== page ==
With the prospects of campus visits looking a little more normal in the fall this may be a perfect time to take a close look at what you have been doing in the past and how those practices match with what prospects have told us what makes for a great campus visit.
1.If we have ever done a workshop on your campus you’re probably familiar with our recommendation that at least half the time a recruit is on your campus should be spent just hanging out, getting to know the younger members(freshmen and sophomores) of your team. Your highest priority with the campus visit is to build relationships that will make the recruit want to be part of what you are building. That can only happen if they make connections with the people they will be playing with and the coaching staff they will be working with. Maybe your player hosts can follow the recruit on social media post visit!
2. As a lead-up to the campus visit, a great tip is to have one of those who will be hosting the recruit send the prospect a text, email, call, etc. to introduce themself. “Hey Greg, this is Mike and I’ll be your host when you visit next week. Say, we’re going to get some pizza while we watch the game and I was wondering what you like on your pizza? Can’t wait to meet you and let me know what’s good.” This will make the recruit feel more comfortable and reduce some of the nervousness he/she might be feeling about the visit and what to expect.
3. All too often coaches rush the campus visit. Take your time. I often describe a rush to visit like moving into a new neighborhood and before the moving van has left your driveway your new neighbor has invited you over for dinner that night. It’s going to be a little awkward. Get to know the recruit AND their parents before you have them on campus. The visit will go much smoother. In addition, you may learn that the recruit doesn’t fit your program. It’s easier to walk away before a visit than it is after.
4. Don’t leave anything to chance! This is game day! Have contingency plans if a host is sick, if a class gets cancelled, if you have an emergency that you have to deal with.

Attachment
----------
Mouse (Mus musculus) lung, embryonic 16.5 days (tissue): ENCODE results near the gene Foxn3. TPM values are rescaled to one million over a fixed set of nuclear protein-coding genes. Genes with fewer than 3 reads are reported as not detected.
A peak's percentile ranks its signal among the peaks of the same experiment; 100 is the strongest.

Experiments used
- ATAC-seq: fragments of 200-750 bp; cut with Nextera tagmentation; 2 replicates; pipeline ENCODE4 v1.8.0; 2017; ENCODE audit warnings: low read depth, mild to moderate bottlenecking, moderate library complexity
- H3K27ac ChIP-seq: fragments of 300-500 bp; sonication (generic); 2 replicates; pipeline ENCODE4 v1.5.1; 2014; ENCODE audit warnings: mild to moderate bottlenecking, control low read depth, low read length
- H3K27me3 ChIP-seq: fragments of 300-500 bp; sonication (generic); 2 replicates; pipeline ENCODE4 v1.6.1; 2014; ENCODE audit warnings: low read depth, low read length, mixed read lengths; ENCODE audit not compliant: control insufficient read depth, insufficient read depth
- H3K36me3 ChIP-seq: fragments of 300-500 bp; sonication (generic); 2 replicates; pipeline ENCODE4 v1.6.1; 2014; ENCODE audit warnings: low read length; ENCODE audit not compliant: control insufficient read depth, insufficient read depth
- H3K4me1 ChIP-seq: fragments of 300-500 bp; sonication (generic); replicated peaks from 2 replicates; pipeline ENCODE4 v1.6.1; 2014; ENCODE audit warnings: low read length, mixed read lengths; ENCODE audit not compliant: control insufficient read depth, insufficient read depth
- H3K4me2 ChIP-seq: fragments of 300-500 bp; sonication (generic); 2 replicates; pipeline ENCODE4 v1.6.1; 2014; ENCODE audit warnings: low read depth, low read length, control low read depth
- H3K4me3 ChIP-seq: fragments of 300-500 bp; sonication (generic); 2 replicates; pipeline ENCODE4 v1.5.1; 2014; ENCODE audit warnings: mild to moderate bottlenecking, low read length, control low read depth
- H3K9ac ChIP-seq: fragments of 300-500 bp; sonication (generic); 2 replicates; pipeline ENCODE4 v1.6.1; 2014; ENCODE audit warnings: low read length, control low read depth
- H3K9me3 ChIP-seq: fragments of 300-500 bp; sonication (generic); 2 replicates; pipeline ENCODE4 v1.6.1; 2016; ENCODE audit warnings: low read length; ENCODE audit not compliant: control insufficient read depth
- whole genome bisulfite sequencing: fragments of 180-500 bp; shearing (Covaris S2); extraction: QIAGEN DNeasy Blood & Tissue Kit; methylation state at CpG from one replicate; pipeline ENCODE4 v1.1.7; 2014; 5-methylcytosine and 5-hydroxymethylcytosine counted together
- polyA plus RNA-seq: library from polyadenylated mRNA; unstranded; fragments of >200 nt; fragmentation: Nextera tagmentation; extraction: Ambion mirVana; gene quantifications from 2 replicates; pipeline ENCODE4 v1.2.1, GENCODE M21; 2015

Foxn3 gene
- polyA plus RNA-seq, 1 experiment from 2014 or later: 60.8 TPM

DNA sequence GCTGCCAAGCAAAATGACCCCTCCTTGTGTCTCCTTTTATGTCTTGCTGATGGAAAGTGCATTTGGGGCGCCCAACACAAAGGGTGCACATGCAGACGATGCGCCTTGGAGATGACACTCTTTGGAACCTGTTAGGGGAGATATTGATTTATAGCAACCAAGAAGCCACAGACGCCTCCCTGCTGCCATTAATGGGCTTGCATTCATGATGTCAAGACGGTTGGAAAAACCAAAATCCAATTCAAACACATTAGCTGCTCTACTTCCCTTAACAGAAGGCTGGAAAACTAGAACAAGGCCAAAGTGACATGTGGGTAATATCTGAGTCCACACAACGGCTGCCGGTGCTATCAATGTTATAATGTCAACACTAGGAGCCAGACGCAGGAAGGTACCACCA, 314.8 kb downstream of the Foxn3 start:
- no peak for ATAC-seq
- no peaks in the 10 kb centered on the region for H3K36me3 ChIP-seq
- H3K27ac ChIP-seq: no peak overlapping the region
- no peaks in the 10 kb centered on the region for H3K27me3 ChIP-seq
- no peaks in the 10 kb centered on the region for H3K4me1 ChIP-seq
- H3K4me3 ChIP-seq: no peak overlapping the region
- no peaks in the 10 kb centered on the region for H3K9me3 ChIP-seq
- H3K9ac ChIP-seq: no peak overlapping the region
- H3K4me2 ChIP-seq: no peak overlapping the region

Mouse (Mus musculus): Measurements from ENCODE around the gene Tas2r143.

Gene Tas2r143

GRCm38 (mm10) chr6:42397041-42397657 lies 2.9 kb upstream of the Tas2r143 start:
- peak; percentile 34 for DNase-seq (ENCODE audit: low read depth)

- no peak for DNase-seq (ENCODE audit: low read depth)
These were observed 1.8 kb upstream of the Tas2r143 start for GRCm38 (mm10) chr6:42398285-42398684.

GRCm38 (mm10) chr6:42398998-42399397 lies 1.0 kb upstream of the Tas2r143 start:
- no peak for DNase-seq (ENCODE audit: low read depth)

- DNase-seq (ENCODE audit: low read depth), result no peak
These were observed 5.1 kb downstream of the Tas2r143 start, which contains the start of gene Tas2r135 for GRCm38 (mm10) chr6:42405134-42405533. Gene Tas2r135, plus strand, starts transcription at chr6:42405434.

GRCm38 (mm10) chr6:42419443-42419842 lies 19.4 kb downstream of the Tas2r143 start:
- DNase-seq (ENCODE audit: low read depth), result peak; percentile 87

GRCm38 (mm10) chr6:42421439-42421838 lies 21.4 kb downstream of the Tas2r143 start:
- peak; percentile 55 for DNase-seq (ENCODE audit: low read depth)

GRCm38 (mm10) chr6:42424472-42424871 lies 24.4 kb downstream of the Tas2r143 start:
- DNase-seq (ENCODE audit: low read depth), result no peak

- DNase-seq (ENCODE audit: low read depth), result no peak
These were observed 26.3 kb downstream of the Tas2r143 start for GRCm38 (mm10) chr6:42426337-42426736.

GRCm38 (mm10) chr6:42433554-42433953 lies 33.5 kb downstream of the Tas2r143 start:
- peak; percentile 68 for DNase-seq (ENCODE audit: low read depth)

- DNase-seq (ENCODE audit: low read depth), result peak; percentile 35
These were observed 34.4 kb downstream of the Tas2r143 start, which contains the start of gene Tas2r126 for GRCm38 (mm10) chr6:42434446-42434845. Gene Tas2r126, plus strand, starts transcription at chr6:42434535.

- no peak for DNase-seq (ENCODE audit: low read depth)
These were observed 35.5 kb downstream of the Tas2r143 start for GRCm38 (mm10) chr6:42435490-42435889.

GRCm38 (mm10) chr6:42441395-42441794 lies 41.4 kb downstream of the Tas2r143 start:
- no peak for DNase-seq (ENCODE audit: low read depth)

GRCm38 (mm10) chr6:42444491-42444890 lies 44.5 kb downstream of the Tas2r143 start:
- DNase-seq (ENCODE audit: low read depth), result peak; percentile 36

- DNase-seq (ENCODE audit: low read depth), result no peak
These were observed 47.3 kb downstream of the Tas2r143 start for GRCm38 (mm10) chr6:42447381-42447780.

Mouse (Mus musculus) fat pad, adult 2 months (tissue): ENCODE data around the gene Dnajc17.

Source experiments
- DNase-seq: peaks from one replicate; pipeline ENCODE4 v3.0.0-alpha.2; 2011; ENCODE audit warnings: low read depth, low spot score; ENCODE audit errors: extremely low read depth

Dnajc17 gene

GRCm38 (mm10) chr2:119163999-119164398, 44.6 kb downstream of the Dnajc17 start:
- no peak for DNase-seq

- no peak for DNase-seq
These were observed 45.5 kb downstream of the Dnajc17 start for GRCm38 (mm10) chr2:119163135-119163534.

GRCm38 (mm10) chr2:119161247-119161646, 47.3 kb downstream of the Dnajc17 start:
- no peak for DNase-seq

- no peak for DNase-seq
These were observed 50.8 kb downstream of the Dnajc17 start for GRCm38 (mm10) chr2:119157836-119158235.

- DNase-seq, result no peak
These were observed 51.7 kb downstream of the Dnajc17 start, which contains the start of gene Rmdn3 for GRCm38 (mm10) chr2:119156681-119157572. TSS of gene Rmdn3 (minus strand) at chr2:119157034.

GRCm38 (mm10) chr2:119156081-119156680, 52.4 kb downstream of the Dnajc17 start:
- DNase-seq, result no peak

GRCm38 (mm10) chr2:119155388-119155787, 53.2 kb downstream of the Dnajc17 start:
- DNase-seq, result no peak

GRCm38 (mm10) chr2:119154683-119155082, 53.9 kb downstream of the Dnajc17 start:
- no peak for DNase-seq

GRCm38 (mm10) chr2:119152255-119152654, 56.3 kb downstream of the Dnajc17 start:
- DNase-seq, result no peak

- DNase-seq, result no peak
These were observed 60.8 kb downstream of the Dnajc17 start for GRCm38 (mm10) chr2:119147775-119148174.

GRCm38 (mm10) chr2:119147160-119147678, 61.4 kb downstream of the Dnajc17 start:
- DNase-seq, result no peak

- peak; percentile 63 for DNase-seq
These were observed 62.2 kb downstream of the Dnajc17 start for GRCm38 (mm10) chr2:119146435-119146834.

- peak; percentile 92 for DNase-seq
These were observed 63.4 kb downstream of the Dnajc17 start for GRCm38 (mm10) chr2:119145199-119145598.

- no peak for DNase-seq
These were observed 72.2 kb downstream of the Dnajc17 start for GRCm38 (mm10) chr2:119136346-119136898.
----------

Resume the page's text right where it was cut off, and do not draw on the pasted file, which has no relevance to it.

5. Ask the recruit and their parents what they are hoping to accomplish during the visit. Make sure you meet their needs but not at the expense of your needs. Your priority is getting them to spend half the time on campus with your biggest asset – your team. That may mean that Mom and Dad go one way and do the campus tour, financial aid meeting, meet the dean, etc. while their son/daughter is getting to know you and your team.
6. Don’t over schedule the day. If you try to squeeze too much in it will just cause stress for everyone. And the recruit and their parents are probably already stressed! Build in plenty of transition time between events. Things always run long because someone is going to be late, talk longer than planned, or the recruit and/or their parents might simply have more questions than planned for the director of campus housing, the dean, the financial aid advisor, etc.
7. Probably the single most important suggestion of all is to train your hosts! This is a huge responsibility you are entrusting them with. Make them tour with you and test them on some hard questions about alcohol use, hazing, parties, what it’s like to play for you, your locker room culture, etc. All the work you did to get them to campus for a visit could go down the drain if your hosts are not coached up on how to be effective in that role.
8. Treat your recruits and their family like VIP’s. Have parking reserved for them, have snacks and drinks in your office for them upon arrival, and strive to give them something extra. Maybe this is a visit with the AD or some other campus administrator. Send them home with something they would not have gotten otherwise. Maybe this is your next year’s schedule or a workout plan your team is currently following, a preseason conditioning test incoming players/returners take each year, etc.
9. What is it that you, as the coach, want to learn about this recruit AND their family during the visit? Are there red flags from either previous conversations or has their club/high school coach shared some concerns with you that you need to explore? Be prepared to ask all those things you need to know before you offer them a roster spot. And it’s not just about the recruit. Can you live with the recruit’s parents?
10. And last, if you know the recruit or their family are wrestling with one specific issue about your campus or program, dispense with that point first. Take it on honestly and with full transparency. Give them the opportunity to talk about it as long as they want. Ask them “Have I spoken to your concern completely? Do you have any more questions about it?” And then make the remainder of their day all about how you are different from the other schools they’re considering (It’s ok to ask them what schools they’re considering. They want to tell you!) and what makes those differences important – why those differences matter.
Want to go deeper into the topic of improving the way you execute campus visits? Add our book on the topic to your coaching library! Freaking Awesome Campus Visits will teach you how to personalize a visit to your campus, and give you ideas that are working for other coaches. Click here to order it today.